Article Text

  1. S. Haq1,
  2. S. Saghier1
  1. 1University of Oklahoma, Oklahoma City, OK.


Introduction Central pontine myelinolysis (CPM) is a symmetric acquired demyelination of the basis pontis. Although hyponatremia and its acute correction have been postulated as causative factors, the etiology remains obscure. We describe an unusual case of alcoholic female who suffered CPM after an episode of binge drinking.

Case Presentation A 34-year-old white female with a history of alcoholism had an alcoholic binge for a 2-week period 1 month ago. Initially, the patient had severe nausea and vomiting, limiting her food and water intake; and once she began to recover she began experiencing incoordination and truncal ataxia, which worsened progressively over a 3-week period. Later she developed slurring of speech and dysphagia, which made her ultimately seek medical attention. Patient denied any sensory loss, memory deficits, fever, chills, pain, or weight loss. Laboratory investigations reported Na 142 mmol/L, K 2.3 mmol/L, HCO3 33 mmol/L, total protein 5.1 g/dL, albumin 3.0 g/dL, normal LFTS; negative serum/urine drug screen and heavy metal screen. Lumbar puncture findings were nonspecific. CT scan of the head was unremarkable. MRI of the head demonstrated symmetric high intensity in the central portion of the pontine base, which was further confirmed with the magnetic resonance spectroscopy to be consistent with CPM. Patient was treated supportively with motor function rehabilitation. She had a favorable prognosis and her neurologic symptoms regressed completely in 6 months.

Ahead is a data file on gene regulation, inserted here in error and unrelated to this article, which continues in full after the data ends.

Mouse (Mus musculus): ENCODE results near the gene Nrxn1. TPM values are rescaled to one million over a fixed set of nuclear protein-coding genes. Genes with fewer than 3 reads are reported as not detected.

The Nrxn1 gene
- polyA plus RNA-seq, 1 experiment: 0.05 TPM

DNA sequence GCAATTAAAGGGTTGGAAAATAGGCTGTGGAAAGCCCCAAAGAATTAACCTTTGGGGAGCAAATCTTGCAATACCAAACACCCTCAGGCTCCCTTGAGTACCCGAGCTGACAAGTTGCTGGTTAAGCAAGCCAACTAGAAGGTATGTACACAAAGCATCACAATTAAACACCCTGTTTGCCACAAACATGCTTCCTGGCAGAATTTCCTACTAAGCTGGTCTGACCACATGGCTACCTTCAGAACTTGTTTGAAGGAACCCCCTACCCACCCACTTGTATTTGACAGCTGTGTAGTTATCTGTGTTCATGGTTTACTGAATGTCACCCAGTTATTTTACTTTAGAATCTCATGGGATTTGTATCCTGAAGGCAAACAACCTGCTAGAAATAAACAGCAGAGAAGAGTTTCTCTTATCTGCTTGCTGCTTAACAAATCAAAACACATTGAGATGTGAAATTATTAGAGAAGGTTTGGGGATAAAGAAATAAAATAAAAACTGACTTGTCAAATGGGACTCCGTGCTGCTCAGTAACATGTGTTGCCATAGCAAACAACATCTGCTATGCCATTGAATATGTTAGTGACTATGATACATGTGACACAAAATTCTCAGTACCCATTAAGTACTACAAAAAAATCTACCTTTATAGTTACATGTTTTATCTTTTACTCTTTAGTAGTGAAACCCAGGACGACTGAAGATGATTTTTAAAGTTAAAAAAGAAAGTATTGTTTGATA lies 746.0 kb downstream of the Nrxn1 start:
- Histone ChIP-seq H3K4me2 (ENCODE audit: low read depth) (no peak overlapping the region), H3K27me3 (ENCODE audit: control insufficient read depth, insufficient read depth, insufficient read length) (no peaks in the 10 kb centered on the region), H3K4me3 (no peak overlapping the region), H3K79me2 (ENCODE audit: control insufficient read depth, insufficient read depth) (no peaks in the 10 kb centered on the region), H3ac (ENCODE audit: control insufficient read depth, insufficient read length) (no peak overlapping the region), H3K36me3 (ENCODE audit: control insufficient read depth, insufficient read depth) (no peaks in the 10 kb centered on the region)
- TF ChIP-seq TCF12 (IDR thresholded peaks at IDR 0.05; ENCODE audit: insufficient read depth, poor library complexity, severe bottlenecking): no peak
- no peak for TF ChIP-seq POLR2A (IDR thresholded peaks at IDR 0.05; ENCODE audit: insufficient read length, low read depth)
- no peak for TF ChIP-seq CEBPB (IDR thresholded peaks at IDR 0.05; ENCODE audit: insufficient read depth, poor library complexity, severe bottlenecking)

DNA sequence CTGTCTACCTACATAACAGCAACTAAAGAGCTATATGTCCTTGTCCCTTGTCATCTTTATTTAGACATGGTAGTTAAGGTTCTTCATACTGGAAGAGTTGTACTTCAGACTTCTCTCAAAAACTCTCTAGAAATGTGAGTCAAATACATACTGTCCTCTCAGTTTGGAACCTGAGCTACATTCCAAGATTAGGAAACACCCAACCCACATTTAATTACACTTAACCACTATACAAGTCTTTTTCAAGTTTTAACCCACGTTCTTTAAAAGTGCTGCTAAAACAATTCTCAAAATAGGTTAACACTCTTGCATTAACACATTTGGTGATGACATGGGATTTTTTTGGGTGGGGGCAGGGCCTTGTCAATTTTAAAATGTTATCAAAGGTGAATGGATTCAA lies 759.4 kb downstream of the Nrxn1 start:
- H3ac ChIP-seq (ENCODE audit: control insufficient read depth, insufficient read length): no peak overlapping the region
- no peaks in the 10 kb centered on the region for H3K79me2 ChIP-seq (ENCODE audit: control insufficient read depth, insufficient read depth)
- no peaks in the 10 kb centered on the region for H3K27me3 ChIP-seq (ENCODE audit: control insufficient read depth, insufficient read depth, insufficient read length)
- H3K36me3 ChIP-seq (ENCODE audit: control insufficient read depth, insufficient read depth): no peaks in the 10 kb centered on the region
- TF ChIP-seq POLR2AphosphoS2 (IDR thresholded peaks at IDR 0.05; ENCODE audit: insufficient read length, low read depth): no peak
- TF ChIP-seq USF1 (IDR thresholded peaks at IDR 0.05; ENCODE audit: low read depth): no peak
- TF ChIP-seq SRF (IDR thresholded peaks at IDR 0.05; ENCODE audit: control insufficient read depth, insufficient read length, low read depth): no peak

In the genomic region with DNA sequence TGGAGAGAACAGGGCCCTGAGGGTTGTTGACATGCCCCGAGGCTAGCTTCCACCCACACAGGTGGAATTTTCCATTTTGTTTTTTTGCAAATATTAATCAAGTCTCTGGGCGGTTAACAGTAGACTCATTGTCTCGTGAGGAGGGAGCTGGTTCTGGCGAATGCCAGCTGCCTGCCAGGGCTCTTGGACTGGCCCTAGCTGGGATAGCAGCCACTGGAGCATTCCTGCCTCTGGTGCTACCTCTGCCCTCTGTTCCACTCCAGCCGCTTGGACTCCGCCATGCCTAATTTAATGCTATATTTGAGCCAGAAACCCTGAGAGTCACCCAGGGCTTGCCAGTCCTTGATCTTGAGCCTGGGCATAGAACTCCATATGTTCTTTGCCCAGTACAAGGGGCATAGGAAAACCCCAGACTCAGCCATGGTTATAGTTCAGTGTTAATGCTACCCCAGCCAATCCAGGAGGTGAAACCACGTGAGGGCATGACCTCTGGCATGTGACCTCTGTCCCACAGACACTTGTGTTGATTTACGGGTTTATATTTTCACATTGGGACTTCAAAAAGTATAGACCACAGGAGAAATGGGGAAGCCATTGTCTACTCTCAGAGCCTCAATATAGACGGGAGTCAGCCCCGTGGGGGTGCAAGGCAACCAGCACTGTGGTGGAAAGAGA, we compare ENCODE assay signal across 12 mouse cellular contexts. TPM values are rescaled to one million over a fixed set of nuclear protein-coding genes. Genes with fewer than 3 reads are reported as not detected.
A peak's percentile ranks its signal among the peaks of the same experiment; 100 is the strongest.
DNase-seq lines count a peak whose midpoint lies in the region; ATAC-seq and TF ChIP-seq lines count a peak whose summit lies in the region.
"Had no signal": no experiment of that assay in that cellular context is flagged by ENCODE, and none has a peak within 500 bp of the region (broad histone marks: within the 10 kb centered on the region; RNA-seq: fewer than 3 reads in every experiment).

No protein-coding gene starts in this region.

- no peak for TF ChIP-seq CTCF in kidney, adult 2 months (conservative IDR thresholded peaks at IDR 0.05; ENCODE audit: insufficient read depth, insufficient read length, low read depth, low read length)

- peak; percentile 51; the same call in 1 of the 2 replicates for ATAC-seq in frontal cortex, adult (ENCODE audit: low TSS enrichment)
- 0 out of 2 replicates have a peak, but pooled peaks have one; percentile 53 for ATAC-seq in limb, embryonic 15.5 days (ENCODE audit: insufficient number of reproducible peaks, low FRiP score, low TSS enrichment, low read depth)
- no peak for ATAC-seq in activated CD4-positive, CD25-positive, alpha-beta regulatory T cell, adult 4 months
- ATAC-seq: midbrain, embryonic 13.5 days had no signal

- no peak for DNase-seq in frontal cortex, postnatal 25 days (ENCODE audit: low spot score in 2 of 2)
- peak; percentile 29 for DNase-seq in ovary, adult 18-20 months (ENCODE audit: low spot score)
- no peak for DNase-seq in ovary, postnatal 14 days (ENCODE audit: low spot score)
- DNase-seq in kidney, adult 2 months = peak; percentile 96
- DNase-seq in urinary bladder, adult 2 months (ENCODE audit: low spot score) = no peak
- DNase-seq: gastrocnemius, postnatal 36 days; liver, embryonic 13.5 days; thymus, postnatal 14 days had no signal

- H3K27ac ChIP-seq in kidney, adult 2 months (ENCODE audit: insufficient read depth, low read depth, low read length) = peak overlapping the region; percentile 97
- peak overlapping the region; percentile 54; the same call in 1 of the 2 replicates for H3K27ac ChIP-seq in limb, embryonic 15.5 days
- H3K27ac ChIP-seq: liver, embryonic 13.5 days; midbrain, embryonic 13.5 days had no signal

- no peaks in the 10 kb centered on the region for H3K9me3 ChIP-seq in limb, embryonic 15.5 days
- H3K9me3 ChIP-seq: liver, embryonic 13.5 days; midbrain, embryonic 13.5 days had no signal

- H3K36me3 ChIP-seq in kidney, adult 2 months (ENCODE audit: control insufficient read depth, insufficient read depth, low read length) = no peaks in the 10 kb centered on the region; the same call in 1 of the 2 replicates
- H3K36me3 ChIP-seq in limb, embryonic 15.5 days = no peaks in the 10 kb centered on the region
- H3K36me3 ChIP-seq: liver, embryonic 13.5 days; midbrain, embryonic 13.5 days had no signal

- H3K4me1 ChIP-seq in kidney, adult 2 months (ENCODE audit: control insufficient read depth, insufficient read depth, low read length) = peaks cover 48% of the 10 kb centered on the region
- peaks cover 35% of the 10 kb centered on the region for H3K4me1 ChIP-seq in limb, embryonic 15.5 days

Discussion This case highlights an interesting cause of CPM related to binge drinking without any acute iatrogenic correction of hyponatremia. Various pathophysiologic mechanisms can be proposed, including direct toxicity of alcohol on pons; the possibility of an undocumented rapid rise in the serum sodium (as her symptoms occurred during the late stages of binge drinking when the intake of food and water increased and ethanol intake decreased), potentially causing an osmotic injury to the endothelium, resulting in the release of myelinotoxic factors or production of vasogenic edema in the central pons. This case demonstrates that central pontine myelinosis should be considered in the differential diagnosis of a patient with a history of binge drinking presenting with acute neurologic symptoms. It also illustrates that although, in general, the prognosis is unfavorable, some patients may recover favorably.

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